John Horgan becomes 36th premier of British Columbia, and names his cabinet as new NDP government sworn into the office on Tuesday, July 18, 2017.
After a historic provincial election that took nearly two months to resolve, the BC NDP has officially taken power.
John Horgan has been sworn in as British Columbia’s 36th premier, along with his cabinet.
Horgan, 57, replaces Christy Clark as premier and ends 16 years of Liberal rule in BC
Hundreds of family members and friends of the new NDP cabinet celebrated the change of power at Government House in Victoria this afternoon, as Horgan was sworn in alongside his new cabinet.
“Our government will offer families relief from high costs and fees, strengthen services like health care and education, and create good jobs and economic opportunity across B.C.,” said Horgan in a statement.
“We promised a new kind of government: a government that is caring, a government that listens, and a government that shares information in the interest of all British Columbians.”
‘We’re ready to get started’
The official transition of power takes place after months of political uncertainty in BC Horgan was asked to govern by Lt.-Gov. Judith Guichon after the B.C. Liberals were defeated in a confidence vote.
The gender-balanced cabinet includes a minister of mental health and addictions, fulfilling a key campaign commitment. The minister is Judy Darcy, former health critic and president of the Hospital Employees’ Union.
Melanie Mark, the new minister of advanced education and skills training, becomes the first First Nations woman to serve in cabinet in British Columbia.
In his speech after being sworn in, Horgan addressed the tens of thousands of people evacuated from B.C.’s Interior as wildfires rage throughout the region.
“I know that the people of B.C. are resilient and continue to work together … to recover and restore our exceptional bounty and unique diversity for future generations,” he said.
Horgan also spoke about planning to meet with Prime Minister Justin Trudeau to discuss the opioid crisis, reaching a softwood lumber deal, improving the province’s education system and improving equality in BC.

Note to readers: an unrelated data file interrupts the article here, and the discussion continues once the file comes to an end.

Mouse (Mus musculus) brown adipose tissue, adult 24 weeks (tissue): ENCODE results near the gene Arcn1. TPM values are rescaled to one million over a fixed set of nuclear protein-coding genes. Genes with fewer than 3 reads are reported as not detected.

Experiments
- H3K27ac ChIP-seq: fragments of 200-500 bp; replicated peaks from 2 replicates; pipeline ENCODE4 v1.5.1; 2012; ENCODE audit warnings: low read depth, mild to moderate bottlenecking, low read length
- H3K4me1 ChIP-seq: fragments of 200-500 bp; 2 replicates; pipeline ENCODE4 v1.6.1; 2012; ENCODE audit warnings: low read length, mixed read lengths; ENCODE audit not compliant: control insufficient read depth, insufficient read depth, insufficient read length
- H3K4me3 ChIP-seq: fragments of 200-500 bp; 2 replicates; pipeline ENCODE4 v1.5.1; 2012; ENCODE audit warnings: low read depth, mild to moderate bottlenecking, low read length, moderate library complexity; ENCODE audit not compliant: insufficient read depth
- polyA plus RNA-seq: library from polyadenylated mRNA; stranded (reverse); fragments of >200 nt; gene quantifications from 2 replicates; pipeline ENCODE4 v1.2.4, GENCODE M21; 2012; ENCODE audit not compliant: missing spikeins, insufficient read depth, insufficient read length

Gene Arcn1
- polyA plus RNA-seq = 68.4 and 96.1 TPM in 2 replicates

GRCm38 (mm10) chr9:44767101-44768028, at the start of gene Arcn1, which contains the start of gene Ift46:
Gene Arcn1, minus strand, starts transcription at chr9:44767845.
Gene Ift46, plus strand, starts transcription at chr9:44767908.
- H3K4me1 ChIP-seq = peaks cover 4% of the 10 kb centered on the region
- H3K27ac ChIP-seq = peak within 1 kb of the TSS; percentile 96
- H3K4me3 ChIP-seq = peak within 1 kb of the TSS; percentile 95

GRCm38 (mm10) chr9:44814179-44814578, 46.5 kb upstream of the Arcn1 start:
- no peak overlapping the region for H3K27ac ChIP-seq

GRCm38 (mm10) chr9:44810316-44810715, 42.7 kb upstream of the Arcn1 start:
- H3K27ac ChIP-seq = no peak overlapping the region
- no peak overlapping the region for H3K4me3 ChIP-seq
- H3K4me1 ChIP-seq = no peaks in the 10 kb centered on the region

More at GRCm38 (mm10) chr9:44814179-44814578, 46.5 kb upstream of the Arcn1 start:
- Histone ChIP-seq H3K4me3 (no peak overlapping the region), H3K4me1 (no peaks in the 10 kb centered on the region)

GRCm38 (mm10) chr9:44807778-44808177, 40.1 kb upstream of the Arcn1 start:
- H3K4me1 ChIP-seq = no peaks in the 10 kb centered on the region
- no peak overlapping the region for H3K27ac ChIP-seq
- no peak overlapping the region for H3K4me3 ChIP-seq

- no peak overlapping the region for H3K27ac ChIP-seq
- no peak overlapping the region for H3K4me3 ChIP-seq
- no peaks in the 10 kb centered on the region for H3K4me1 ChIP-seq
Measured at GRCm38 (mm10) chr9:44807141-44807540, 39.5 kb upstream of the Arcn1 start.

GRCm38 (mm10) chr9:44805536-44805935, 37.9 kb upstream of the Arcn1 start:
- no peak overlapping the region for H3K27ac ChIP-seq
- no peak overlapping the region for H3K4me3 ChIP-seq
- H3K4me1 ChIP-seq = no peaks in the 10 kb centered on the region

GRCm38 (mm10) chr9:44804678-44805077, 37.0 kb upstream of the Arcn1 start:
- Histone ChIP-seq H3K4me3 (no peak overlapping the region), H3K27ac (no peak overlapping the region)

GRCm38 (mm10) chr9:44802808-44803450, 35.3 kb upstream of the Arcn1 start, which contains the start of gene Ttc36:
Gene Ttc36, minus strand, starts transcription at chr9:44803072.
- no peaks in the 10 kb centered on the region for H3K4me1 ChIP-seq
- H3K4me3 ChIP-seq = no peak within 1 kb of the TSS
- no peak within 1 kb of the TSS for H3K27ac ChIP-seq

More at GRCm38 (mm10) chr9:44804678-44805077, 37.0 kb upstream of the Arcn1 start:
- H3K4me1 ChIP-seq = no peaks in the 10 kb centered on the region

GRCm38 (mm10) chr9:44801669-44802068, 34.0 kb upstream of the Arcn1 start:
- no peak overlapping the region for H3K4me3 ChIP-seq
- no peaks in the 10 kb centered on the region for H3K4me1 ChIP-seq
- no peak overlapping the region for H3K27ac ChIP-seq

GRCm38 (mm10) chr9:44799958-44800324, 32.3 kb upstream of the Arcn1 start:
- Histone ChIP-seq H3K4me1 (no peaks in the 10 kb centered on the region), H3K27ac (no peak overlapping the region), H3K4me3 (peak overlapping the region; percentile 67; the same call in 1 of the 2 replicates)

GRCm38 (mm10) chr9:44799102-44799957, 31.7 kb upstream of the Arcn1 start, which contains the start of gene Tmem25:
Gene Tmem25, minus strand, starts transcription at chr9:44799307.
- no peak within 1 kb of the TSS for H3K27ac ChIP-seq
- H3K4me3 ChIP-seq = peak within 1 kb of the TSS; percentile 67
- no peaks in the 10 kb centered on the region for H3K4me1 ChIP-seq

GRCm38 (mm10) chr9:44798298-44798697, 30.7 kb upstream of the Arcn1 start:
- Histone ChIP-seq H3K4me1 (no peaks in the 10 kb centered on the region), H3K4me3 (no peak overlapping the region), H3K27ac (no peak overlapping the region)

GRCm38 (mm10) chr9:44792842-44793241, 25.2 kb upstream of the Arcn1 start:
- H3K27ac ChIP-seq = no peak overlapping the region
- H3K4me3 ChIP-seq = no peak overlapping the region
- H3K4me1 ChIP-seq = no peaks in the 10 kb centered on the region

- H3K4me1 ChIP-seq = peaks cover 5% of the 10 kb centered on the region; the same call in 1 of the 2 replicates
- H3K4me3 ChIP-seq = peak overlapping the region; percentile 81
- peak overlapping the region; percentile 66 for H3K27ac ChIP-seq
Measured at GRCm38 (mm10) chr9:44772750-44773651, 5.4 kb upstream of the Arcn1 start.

“I will work as hard as I’ve ever worked before to make sure I live up to our commitments made during the election campaign, to ensure … that this great economy works not just for the few, but for everyone. We don’t want to leave anyone behind,” he said.
“We have the team, we have the plan, we are committed to getting it done. You can count on that,” said Horgan, at the end of his remarks.
“We’re ready to get started. Let’s go.”
- John Horgan, premier.
- Carole James, Finance and deputy premier.
- Adrian Dix, Health.
- Rob Fleming, Education.
- David Eby, Attorney General.
- Mike Farnworth, Public Safety and Solicitor General.
- Harry Bains, Labour.
- George Heyman, Environment.
- Claire Trevena, Transportation and Infrastructure.
- Lana Popham, Agriculture.
- Katrine Conroy, Children & Family Development.
- Judy Darcy, Mental Health and Addictions.
- Melanie Mark, Advanced Education and Skills Training.
- Selina Robinson, Municipal Affairs and Housing.
- Michelle Mungall, Energy, Mines & Petroleum Resources.
- Doug Donaldson, Forests, Lands, Natural Resource Operations and Rural Development.
- Katrina Chen, minister of state for childcare.
- Jinny Sims, Citizens’ Services.
- Scott Fraser, Indigenous Relations and Reconciliation.
- Bruce Ralston, Jobs, Trade and Technology.
- George Chow, minister of state for trade.
- Shane Simpson, Social Development and Poverty Reduction.
- Lisa Beare, Tourism, Arts and Culture.
Six people were also named parliamentary secretaries:
- Jennifer Rice, Emergency Preparedness.
- Mable Elmore, Poverty Reduction.
- Anne Kang, Seniors.
- Ravi Kahlon, Sport and Multiculturalism.
- Rick Glumac, Technology.
- Bowinn Ma, TransLink.